The Military Family Advisory Network surveyed 15,901 adults at 160 locations around the country who are either currently living in privatized military housing, or had lived in privatized housing within the last three years. One of the report's primary takeaways can be summarized in two lines: "Most responses, 93 percent, came from residents living in housing managed by six companies. None of them had average satisfaction rates at or above neutral."
Those six companies are Lincoln Military Housing, Balfour Beatty, Hunt, Lendlease/Winn, Corvias, and Michaels.
What's behind these responses? MFAN points to the "culture of resilience" found in the military community for why military families may be downplaying the severity of their situations, or putting up with subpar conditions.
"[Military] families will try to manage grim living conditions without complaint," MFAN says in its report. "The norm of managing through challenges, no matter their severity, is deeply established in military family life."
EGLIN AFB — With gratitude for its seven years at Eglin and enthusiasm for the future in California, the Navy's first F-35C strike fighter squadron furled its flag in a Thursday morning ceremony.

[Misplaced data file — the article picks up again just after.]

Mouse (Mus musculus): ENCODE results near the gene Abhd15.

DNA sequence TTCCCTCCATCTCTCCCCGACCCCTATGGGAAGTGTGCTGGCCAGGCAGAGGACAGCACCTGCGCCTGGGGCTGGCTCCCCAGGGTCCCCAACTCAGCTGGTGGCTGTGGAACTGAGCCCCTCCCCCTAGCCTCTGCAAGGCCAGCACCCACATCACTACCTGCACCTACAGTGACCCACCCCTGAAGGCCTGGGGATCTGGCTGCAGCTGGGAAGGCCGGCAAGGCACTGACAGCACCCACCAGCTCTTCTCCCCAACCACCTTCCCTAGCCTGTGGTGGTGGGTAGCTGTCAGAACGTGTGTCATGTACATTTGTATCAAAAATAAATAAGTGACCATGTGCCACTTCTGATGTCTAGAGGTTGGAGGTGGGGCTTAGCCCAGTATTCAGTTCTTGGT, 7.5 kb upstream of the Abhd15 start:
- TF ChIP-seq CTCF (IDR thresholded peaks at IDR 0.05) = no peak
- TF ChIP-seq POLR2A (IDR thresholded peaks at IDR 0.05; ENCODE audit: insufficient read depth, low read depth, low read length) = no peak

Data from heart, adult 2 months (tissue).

The F-35C is the "carrier variant" version of the F-35 stealth fighter jet, designed specifically to operate from aircraft carriers.
"Today, we turn into the wind and launch on an aggressive path to deploy the F-35C," said Navy Capt. Max G. McCoy, commander of the Joint Strike Fighter Wing.
ABOARD THE USS THEODORE ROOSEVELT -- Loose lips sink ships, but do they reveal too much about the hugely anticipated "Top Gun" sequel, "Top Gun: Maverick," filmed onboard in February?
Not on this carrier, they don't. Although sailors here dropped a few hints about spotting movie stars around the ship as it was docked in San Diego for the film shoot, no cats — or Tomcats — were let out of the bag.
"I can't talk about that," said Capt. Carlos Sardiello, who commands the Roosevelt.
Robots in the air, on the ocean surface and on the ground guarded British Royal Marines as they stormed a beach during an important April 2019 war game.
The ground robot, in particular, is a new capability for the Royal Marines. The gun- and rocket-armed, tank-like unmanned ground vehicle could boost the naval branch's firepower while helping to keep human beings out of harm's way.
Alpha Company of the Royal Marines' 40 Commando and their robot guardians stormed a beach in Cornwall in southwest England as part of Exercise Commando Warrior. The Royal Marines' 1 Assault Group supported the naval infantry.